Skate Bearings 101: No Sweat Tips for First-Timers
Are you bewildered, confused, and frustrated about skate bearings? Are you struggling with choosing skate bearings for the first time? If so, all that ends right here. Picking bearings is a whole lot easier than you might imagine.
In this short post, you’ll learn all the key points so you can pick the best bearings for a smooth skateboarding experience.
First Things First…
What Is A Skateboard Bearing?
Hey, it’s O.K., there are no ‘stupid’ questions here.
No one knows about skate bearings until they start boarding. These are small circular gizmos that enable your wheels to roll. These devices are responsible for how fast and how smoothly your wheels rotate.
What Are The Parts To A Bearing?
A bearing is made up of five main parts. They all consist of a shield, an inner race, the balls, the retainer, and the outer race.
Balls: a set of 6 or 7 balls roll freely along a track made up of races, and held in place by the retainer. The key idea to keep in mind is: more balls mean more friction and less speed.
Races: The races create a boundary for the balls, forming inner and outer walls of the bearing.
Retainer: This piece keeps the balls in place and at equal distance from each other. The retainer helps to reduce friction and increase the strength of the bearing.
Shields: Shields help protect the balls from dust, debris, and moisture. Some bearings have fewer shields to reduce friction.
Spacers: These are optional for most types of skating, but keep your bearings properly aligned. A spacer makes it possible to fully tighten the axle nut without affecting the wheel spin. This is especially useful if you want to reduce vibration for power sliding on soft wheels.
I know, it seems like a lot of terms. But, when you get familiar with the terms and see the components laid out on a counter, you’ll get the hang of it.
Check out a diagram because seeing a picture is a whole lot easier than studying a bunch of words.
What Are Bearings Made Of?
There are two main categories of skateboard bearings: are steel and ceramic. These materials refer to the ball section of the bearing. It’s pretty simple. If the balls are made of steel, they are called, “steel bearings.” If they are made of ceramic, they are called ceramic bearings.
What Are The Pros and Cons of Steel?
Pros: Steel bearings are most commonly used for ball bearings. The steel quality determines speed and durability. Higher quality tends to cost more. Solid steel bearings range from low end at $8.00 to high end at $70.00.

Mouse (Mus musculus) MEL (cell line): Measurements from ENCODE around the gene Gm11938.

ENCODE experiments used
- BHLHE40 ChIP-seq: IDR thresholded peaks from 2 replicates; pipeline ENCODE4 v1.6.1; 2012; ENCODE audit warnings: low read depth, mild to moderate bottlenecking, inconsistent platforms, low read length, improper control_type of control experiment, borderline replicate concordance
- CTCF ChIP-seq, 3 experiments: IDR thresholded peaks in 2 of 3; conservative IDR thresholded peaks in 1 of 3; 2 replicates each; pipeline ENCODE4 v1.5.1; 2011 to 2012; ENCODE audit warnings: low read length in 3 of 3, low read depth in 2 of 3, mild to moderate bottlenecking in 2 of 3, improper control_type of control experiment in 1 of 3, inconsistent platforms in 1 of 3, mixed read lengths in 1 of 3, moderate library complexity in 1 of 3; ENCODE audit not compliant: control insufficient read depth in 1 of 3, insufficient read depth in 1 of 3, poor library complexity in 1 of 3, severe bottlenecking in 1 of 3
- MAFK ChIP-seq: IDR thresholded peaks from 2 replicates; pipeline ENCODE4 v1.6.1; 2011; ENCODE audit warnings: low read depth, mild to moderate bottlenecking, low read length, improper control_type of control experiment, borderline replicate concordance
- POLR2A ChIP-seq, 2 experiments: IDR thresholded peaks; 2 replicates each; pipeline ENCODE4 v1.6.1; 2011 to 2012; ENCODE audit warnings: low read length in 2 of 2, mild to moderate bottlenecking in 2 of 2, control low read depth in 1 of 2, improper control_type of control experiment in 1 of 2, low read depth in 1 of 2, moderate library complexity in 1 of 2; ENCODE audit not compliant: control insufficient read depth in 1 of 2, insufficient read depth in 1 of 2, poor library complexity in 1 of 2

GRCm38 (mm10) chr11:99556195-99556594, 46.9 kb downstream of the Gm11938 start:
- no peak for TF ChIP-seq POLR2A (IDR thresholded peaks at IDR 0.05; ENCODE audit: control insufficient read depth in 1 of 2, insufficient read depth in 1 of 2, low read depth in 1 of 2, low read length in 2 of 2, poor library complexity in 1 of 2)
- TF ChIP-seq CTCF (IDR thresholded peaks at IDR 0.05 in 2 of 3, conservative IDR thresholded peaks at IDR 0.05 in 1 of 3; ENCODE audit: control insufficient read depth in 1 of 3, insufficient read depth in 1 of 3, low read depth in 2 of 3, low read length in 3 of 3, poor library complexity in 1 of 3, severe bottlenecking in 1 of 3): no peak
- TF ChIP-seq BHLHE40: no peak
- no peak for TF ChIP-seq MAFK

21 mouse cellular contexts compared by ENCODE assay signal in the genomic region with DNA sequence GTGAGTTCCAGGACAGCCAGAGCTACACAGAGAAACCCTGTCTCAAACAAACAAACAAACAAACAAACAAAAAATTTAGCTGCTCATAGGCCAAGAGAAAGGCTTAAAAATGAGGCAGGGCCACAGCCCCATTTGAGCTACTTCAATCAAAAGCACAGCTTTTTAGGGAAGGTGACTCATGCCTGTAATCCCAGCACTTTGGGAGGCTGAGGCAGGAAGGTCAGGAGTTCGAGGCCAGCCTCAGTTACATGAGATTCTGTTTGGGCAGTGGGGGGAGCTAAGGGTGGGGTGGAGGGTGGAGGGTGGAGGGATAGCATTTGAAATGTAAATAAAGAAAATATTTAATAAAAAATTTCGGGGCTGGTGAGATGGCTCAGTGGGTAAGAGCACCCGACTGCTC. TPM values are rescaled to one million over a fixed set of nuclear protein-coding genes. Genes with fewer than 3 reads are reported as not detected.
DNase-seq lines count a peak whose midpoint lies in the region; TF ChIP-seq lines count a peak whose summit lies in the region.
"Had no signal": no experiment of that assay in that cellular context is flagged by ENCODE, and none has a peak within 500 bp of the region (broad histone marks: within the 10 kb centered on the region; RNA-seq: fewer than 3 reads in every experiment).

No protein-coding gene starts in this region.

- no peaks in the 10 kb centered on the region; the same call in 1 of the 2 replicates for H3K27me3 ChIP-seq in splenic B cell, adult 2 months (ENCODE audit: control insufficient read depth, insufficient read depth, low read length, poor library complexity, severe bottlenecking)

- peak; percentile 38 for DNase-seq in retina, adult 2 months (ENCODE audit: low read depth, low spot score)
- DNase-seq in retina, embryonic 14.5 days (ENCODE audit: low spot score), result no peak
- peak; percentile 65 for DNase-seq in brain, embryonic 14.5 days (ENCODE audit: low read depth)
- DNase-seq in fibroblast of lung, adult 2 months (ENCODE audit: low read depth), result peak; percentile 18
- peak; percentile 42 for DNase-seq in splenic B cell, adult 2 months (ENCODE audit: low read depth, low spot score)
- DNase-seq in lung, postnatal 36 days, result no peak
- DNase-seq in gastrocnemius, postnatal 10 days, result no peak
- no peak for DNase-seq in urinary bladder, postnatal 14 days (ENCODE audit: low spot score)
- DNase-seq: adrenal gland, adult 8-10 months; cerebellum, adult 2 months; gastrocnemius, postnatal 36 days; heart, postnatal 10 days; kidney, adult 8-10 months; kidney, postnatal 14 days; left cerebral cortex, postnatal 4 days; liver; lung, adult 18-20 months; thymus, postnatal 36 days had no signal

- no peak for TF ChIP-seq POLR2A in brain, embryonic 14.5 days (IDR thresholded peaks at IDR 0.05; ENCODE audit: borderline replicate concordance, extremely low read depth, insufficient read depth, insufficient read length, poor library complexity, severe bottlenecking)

Cons: Steel tends to get rusty and dirty when exposed to moisture. If you’re riding in the rain, go through a puddle, or encounter a sprinkler—your bearings can suffer.
To manage this, avoid skating in the rain or going through puddles. However, if they do get wet, use some extra lube to keep rolling. When you get home, dry out the bearings with a heater and give that moisture a jolt with quick drying.
What Are The Pros and Cons of Ceramic?
Pros: Ceramic bearings are lighter and stronger than steel. Due to the ceramic, they deform less under pressure than steel. They also are known to create less friction, helping them roll faster. Besides, they can knock off dirt during the rolling, which acts as a mechanism of self-cleaning.
Additionally, ceramic bearings don’t rust when exposed to rain, water, or moisture. This makes them ideal for rain boards and cruisers. Ceramic is great for low-impact skating and commuting.
Ceramic bearings tend to be top of the line and quality comes at a cost. The price range starts at 50.00 and goes to $140.00.
Cons: Well, the cost may be a ‘con’ especially when you’re just starting.
While ceramic bearings don’t rust, the steel races in these units can still be affected by water.
Further, ceramic can be susceptible to breaking under pressure. If you’re skating big gaps or stairs, this can be a problem.
What Are The Brands to Look For?
It’s always helpful to know the most popular brands. Some of the big names in solid steel bearings are Bones Super Reds, Bronson G3 Bearings, and Andale Abec 5.
In ceramic bearings, Bones Swiss Ceramics are the popular choice around the world.
When you’re starting, it helps to select what you need to get going. As you gain experience, you’ll naturally get curious about higher quality bearings.
What’s The Best Bet For A Total Beginner? Ready to get your first set of bearings?
If so, go with the least expensive steel bearings, usually under $20.00. You’ll get great performance value. You won’t be sweating about spending extra cash. Most importantly, you’ll have what you need to get out and start enjoying using your board.
Remember this: you can’t make a mistake. Pick the lowest cost and get going. The most important thing is to start enjoying your skateboard.